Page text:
This Article’s proposed uniform standard of review for national origin subclassifications depends upon the legal, historical, cultural, and political context of subclasses. To justify a contextualized definitional and constitutional analysis, it draws on the history surrounding the definition of “Latinos” and “Hispanics” in the United States. Subclassifications are constitutional if (1) the initial legislative or administrative decision to classify by national origin satisfies the current strict scrutiny standard, which requires a narrowly-tailored remedy that serves a compelling governmental interest; and (2) the subclassifications are based on the intragroup dynamics and histories of the relevant target subclass, focusing on the experience of individuals within the subclass as “Latinos” and as subclass members.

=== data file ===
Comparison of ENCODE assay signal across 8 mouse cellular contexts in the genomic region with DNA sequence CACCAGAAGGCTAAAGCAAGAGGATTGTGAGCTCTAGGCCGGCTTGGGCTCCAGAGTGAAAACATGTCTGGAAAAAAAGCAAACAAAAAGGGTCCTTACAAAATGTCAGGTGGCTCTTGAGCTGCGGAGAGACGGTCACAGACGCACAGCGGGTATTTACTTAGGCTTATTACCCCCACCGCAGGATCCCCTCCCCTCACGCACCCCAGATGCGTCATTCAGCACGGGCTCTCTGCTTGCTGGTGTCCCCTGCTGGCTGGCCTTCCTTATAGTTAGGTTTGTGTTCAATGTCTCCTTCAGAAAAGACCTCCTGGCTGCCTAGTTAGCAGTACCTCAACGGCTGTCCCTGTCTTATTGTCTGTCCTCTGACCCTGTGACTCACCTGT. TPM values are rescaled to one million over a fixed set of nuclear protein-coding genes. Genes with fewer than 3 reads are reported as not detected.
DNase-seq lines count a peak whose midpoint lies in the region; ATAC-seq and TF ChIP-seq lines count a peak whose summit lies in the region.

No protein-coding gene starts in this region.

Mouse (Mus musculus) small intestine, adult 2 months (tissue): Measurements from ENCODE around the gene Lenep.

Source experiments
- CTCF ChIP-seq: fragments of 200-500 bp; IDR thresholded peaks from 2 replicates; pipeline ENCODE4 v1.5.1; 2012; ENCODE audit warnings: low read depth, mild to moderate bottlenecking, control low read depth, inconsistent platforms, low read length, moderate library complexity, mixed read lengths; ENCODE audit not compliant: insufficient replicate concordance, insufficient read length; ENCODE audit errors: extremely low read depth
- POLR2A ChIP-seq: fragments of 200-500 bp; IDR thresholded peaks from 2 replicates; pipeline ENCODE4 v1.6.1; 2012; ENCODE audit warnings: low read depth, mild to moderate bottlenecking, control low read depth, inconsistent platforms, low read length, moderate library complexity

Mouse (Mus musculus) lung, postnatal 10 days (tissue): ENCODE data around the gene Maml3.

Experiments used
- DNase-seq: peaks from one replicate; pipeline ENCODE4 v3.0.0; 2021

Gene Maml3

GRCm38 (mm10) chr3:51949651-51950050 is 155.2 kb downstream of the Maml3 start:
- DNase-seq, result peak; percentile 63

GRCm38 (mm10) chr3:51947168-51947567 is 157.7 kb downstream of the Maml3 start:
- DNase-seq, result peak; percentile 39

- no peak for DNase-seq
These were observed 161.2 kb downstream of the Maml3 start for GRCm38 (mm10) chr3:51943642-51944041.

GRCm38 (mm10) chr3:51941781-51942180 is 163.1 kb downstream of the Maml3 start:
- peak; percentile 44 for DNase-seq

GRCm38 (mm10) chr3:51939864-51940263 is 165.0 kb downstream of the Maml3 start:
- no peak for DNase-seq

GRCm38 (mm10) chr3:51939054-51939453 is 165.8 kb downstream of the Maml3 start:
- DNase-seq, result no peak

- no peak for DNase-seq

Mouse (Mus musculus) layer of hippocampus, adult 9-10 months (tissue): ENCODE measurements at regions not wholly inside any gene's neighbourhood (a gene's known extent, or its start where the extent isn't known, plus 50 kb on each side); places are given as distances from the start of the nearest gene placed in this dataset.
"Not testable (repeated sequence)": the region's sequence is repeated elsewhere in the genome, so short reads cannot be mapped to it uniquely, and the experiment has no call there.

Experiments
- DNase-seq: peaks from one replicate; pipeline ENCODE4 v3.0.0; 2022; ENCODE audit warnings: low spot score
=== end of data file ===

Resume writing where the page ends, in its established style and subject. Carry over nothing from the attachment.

Rivera was asked in the hearing if and how the views advocated in her article reflected how she would interpret and apply the [...]

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The Conventional Wisdom Before Missouri v. Holland: Was It “Close To Universally Accepted” That a Treaty Could Increase The Legislative Powers of Congress?

I have criticized Missouri v. Holland for concluding — in one unreasoned sentence — that a treaty can increase the legislative power of Congress. But Rick insists that, by 1920, only one sentence was necessary. He writes: “That sentence in Holland merely reflects a position that had been close to universally accepted long before Holland and in the all the years since. In constitutional treatises throughout the 19th century, in political debates within Congress, in federal court decisions that touched on the issue, the view expressed in Missouri v. Holland had long been the essential position on this issue.”